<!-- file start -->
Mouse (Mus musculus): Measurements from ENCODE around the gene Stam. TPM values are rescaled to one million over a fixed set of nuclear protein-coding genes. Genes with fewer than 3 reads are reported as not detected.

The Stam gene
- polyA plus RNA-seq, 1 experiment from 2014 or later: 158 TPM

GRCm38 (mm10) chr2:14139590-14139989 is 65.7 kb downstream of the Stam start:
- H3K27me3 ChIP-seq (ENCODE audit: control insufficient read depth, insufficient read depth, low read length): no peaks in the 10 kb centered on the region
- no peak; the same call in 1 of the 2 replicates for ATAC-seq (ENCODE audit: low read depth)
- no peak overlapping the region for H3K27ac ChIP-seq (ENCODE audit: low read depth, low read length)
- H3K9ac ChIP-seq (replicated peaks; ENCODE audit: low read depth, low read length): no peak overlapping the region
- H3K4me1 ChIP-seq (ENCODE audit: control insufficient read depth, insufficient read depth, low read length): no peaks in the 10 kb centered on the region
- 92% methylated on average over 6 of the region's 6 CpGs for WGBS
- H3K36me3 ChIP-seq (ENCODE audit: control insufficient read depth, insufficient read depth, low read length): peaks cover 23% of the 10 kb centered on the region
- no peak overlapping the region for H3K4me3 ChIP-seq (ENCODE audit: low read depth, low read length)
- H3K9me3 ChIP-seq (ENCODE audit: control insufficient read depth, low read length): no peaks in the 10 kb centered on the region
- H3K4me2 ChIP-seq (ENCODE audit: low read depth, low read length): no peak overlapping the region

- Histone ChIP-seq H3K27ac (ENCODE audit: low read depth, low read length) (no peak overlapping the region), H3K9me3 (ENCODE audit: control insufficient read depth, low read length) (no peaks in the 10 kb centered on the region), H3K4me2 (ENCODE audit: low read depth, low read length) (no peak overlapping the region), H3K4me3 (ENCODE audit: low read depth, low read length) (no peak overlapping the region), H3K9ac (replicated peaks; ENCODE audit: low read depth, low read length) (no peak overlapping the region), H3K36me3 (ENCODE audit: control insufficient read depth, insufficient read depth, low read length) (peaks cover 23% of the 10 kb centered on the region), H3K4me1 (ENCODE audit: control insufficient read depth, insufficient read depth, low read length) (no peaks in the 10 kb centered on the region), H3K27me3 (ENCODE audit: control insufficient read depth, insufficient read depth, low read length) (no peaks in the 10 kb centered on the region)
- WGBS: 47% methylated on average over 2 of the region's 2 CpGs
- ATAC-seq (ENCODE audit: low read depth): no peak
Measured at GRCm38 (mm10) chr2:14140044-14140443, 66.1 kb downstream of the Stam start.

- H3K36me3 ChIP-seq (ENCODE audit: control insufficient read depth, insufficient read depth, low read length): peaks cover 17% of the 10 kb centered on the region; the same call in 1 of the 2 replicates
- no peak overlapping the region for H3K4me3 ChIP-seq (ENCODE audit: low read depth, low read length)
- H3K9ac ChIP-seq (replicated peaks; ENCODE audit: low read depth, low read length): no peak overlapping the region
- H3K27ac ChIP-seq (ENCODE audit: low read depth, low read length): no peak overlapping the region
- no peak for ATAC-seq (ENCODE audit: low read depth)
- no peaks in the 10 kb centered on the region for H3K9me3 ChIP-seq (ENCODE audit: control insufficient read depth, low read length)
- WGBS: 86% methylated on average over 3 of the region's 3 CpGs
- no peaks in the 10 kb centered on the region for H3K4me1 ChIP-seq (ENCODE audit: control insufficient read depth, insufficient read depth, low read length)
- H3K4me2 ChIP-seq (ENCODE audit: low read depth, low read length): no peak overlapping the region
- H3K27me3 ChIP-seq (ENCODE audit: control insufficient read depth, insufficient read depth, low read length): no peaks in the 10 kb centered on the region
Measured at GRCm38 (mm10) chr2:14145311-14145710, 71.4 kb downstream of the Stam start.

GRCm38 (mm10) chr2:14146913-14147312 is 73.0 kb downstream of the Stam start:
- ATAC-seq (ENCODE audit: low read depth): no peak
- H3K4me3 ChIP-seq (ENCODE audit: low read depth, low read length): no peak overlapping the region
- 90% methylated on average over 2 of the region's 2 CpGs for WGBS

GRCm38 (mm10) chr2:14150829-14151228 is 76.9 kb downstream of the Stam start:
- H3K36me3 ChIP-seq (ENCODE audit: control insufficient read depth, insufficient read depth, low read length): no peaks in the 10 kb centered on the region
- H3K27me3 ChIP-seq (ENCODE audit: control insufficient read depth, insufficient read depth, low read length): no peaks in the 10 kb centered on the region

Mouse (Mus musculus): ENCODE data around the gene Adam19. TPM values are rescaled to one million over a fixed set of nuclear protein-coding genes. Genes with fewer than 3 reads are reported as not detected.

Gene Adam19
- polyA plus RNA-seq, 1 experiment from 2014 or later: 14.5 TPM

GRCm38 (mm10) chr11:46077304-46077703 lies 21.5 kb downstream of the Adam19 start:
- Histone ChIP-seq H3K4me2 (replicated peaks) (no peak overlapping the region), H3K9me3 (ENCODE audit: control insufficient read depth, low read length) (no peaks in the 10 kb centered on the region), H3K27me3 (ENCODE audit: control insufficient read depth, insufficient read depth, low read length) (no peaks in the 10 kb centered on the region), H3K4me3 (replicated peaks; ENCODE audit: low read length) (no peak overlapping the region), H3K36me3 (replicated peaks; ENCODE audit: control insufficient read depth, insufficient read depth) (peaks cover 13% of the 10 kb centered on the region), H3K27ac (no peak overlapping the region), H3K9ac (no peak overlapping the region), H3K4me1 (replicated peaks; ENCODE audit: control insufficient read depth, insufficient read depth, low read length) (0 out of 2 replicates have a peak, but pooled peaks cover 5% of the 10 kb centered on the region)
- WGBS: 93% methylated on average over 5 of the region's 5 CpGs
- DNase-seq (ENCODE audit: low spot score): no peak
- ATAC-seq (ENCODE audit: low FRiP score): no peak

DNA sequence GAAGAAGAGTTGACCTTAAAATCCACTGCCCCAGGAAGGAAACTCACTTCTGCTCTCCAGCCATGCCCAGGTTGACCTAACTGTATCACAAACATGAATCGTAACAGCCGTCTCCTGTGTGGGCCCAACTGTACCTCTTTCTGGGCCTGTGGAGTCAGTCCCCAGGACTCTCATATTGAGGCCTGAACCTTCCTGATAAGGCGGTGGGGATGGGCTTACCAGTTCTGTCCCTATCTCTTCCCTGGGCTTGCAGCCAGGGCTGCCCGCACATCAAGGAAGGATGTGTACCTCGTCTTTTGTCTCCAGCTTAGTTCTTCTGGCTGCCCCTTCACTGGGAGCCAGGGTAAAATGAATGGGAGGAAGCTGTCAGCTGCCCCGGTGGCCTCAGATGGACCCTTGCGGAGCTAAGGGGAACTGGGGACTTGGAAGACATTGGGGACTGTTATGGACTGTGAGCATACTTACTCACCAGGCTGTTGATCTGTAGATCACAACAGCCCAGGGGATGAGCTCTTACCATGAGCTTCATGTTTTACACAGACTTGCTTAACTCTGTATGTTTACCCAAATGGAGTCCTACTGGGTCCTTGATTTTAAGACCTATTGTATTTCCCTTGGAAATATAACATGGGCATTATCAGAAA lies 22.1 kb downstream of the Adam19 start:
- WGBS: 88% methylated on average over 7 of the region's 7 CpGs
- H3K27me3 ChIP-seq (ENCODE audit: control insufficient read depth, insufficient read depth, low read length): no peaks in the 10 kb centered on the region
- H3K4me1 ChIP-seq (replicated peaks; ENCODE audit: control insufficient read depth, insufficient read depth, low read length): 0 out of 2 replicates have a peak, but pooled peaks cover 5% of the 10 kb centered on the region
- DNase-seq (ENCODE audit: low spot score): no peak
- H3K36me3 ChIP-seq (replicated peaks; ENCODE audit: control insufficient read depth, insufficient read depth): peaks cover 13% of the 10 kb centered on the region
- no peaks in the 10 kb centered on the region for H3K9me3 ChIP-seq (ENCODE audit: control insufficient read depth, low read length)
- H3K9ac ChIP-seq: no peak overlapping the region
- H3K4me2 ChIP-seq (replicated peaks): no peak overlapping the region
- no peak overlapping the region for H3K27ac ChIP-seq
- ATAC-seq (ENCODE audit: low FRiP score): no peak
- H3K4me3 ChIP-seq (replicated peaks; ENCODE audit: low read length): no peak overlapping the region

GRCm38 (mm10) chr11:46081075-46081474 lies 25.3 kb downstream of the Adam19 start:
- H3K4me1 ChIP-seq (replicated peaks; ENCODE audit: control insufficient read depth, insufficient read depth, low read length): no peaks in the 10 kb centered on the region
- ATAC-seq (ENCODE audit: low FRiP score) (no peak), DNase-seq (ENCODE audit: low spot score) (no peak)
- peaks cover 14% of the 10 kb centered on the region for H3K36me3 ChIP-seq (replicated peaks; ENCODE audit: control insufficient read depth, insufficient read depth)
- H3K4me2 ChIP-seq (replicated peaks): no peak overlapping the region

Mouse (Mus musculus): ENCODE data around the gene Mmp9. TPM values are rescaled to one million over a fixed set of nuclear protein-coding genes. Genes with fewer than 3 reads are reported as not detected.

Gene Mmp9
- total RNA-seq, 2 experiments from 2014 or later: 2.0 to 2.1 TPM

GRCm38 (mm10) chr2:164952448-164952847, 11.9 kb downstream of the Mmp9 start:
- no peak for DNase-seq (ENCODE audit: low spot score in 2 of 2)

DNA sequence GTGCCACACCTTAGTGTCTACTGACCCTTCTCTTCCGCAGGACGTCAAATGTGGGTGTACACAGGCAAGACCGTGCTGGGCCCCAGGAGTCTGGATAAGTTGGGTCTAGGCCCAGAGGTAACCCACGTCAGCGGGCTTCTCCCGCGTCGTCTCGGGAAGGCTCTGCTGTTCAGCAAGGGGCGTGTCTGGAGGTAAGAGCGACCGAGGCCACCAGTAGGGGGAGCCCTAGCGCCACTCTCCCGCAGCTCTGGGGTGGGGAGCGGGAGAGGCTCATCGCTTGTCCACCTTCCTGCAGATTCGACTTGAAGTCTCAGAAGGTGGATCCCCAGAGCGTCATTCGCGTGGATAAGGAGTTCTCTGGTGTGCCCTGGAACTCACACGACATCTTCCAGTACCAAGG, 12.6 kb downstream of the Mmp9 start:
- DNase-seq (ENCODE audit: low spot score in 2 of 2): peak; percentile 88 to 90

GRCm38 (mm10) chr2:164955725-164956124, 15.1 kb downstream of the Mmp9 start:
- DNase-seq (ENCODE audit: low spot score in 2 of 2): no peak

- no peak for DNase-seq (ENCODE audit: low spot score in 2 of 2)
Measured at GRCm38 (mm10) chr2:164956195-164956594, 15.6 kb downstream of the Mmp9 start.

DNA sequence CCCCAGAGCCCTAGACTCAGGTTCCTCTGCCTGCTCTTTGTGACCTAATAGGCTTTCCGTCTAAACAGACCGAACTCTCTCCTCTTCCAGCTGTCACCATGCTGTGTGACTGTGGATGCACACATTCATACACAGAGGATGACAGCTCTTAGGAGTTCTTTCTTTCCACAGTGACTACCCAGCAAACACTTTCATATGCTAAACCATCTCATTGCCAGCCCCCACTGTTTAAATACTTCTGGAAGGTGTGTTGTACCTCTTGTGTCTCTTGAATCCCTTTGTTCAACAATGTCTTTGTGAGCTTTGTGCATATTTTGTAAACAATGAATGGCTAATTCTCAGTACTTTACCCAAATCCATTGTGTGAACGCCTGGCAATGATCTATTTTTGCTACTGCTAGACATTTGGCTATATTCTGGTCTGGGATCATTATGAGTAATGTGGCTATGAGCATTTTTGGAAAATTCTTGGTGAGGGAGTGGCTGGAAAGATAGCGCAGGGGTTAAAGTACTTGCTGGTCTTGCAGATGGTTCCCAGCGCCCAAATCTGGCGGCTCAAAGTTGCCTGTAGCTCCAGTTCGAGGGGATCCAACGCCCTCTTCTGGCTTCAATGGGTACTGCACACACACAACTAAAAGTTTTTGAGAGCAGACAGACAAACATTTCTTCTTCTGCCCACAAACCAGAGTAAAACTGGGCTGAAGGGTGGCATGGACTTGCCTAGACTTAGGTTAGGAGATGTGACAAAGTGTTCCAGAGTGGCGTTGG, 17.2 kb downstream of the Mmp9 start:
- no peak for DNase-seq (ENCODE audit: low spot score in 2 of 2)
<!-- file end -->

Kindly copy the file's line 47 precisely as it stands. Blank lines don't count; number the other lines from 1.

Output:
- H3K27me3 ChIP-seq (ENCODE audit: control insufficient read depth, insufficient read depth, low read length): no peaks in the 10 kb centered on the region